Fair-Value Accounting Reform Debate Heats Up
- Mar 16, 2009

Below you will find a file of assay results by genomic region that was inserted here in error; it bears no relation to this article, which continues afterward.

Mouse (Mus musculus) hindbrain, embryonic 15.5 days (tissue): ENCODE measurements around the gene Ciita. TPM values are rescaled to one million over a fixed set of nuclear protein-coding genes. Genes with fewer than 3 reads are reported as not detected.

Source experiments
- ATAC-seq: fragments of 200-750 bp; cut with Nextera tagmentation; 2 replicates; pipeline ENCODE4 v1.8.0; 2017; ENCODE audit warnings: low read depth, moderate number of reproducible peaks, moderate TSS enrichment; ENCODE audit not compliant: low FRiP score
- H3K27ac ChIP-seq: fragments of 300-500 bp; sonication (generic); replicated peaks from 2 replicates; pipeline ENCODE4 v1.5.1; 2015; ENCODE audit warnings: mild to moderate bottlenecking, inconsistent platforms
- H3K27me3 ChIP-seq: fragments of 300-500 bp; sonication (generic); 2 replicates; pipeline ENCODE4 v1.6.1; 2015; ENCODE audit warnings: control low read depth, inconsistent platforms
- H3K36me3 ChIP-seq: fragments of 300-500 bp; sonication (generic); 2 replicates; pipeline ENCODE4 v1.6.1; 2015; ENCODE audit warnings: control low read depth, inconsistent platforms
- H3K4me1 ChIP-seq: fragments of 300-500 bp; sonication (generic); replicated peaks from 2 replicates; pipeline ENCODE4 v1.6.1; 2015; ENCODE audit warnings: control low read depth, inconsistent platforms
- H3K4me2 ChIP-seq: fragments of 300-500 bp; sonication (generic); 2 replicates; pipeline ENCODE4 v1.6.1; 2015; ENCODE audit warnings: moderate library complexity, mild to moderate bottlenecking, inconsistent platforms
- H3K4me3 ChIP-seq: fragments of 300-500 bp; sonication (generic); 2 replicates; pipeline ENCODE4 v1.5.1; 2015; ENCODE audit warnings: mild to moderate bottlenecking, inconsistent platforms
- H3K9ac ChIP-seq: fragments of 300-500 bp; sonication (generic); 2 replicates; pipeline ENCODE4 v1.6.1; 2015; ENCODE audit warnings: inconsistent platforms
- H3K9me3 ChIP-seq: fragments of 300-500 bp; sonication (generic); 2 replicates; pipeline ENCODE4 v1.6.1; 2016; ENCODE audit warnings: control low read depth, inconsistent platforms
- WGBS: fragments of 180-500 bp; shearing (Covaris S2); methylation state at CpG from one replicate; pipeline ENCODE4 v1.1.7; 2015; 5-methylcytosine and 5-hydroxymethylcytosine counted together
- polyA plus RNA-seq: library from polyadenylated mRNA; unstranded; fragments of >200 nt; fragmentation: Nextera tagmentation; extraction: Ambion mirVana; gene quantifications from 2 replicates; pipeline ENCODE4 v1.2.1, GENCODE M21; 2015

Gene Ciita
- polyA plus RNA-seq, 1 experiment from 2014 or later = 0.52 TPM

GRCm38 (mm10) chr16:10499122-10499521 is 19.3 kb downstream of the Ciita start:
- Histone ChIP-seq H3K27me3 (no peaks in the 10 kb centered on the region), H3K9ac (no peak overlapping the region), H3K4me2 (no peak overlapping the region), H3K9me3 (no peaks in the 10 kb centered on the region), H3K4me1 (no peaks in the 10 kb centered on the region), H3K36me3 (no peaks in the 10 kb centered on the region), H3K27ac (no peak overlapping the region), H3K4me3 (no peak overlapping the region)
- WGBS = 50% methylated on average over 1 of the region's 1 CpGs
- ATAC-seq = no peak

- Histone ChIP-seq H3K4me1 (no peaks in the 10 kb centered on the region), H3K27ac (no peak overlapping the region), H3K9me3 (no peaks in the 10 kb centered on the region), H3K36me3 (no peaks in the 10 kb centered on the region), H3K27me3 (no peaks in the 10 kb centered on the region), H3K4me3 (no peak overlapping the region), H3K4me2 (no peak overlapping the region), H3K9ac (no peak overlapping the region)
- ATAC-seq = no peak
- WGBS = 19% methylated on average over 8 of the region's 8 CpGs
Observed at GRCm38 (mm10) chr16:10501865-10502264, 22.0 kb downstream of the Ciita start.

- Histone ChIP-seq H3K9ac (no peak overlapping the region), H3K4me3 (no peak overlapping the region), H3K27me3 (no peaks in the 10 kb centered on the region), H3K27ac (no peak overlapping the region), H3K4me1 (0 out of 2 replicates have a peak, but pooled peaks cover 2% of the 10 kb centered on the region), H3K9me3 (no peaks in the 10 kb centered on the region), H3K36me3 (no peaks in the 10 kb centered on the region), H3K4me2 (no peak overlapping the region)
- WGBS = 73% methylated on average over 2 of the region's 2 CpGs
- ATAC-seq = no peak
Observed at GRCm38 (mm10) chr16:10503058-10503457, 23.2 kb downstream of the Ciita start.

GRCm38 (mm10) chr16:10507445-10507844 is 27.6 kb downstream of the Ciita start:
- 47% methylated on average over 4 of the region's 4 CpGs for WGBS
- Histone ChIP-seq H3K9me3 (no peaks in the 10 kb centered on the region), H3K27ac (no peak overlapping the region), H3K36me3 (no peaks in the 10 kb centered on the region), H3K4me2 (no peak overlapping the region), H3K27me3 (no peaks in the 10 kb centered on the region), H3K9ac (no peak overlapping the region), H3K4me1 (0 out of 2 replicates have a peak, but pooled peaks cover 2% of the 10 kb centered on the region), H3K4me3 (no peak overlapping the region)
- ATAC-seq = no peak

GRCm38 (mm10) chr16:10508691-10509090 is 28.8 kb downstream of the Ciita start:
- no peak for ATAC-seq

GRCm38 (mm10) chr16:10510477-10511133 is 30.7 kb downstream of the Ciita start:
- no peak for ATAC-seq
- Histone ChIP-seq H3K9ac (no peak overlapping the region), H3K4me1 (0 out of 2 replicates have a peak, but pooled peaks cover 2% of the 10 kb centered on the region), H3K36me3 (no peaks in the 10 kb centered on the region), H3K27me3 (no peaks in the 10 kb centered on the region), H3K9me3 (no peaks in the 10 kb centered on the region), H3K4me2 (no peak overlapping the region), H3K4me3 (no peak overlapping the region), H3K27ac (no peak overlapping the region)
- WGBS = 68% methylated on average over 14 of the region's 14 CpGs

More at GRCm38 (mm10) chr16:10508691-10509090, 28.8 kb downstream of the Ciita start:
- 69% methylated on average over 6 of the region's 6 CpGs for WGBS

Securitization took center stage last week in a debate that appears likely to ease the accounting standards that some claim were partly to blame for the CMBS freeze. Former Commercial Mortgage Securities Association president Lee Cotton told House members Thursday that current fair-value accounting standards work in a normal, functioning market. “However, CMSA strongly believes that the (fair-value accounting standard), as currently implemented, has negative unintended consequences when the markets are illiquid and/or highly volatile,” Cotton said, speaking at a hearing of the subcommittee on capital markets, insurance and government-sponsored enterprises. He asked accounting policy makers like the U.S. Securities and Exchange Commission and the Financial Accounting Standards Board to offer stronger guidance on implementing fair-value accounting during times when capital markets are unable to function properly.As a case in point, Cotton argued that current fair-value accounting standards bear some responsibility for the near-collapse of the CMBS market in 2008. New securitization volume plummeted from a record $240 billion in 2007 to just $13 billion last year, nearly dismantling a financing vehicle that provided nearly half of all commercial real estate debt just two years ago. Cotton contended that the lack of CMBS financing stems in part from fair-value accounting’s requirement that asset values must be based on observable data. For CMBS, this requirement has led to a reliance on derivatives, or synthetic instruments, to establish pricing. The most-often used CMBS derivative is the CMBX index. At times the index’s prices have fallen to a level that suggests 99 percent default rates—a complete distortion, since CMBS generally continue to perform well. “A small number of these sales results in such fire-sale prices being used as a benchmark upon which FVA determinations are made, creating an unrealistic, and self-perpetuating, downward pressure on valuations for CMBS,” Cotton argued. Testimony from Cotton and other finance leaders appeared to find sympathetic ears. Subcommittee chairman Paul Kanjorski, a Pennsylvania Democrat, said that Congress would have to take action unless rule-makers revised the standards. FASB Chairman Robert Herz, who described multiple initiatives under way to re-visit the fair-value standards, said that a proposal for improvements would be ready in three weeks. Several of those who testified last week, however, defended the existing principles of fair-value accounting. James Kroeker, SEC’s acting chief accountant, cited the results of a recent study of the practice conducted by the agency. Stakeholders offered a wide spectrum of opinions; still, many investors in particular believe that the fair-value accounting’s hallmark transparency that shores up confidence, especially during troubled economic times. Fair-value accounting played no significant role in bank failures last year, SEC’s study found. Fair value accounting reduces uncertainty more quickly than other existing strategies, concludes white paper commissioned last year by the Council of Institutional Investors, according to the group’s chief counsel, Jeffrey Mahoney. The group’s 130-plus members are public, corporate and labor pension funds that collectively have assets valued at more than $3 trillion. “Many experts agree that Japan’s failure to embrace fair value accounting for the financial assets for its troubled financial institutions in the 1990s unnecessarily exacerbated that country’s economic woes for an entire decade,” Mahoney told the legislators.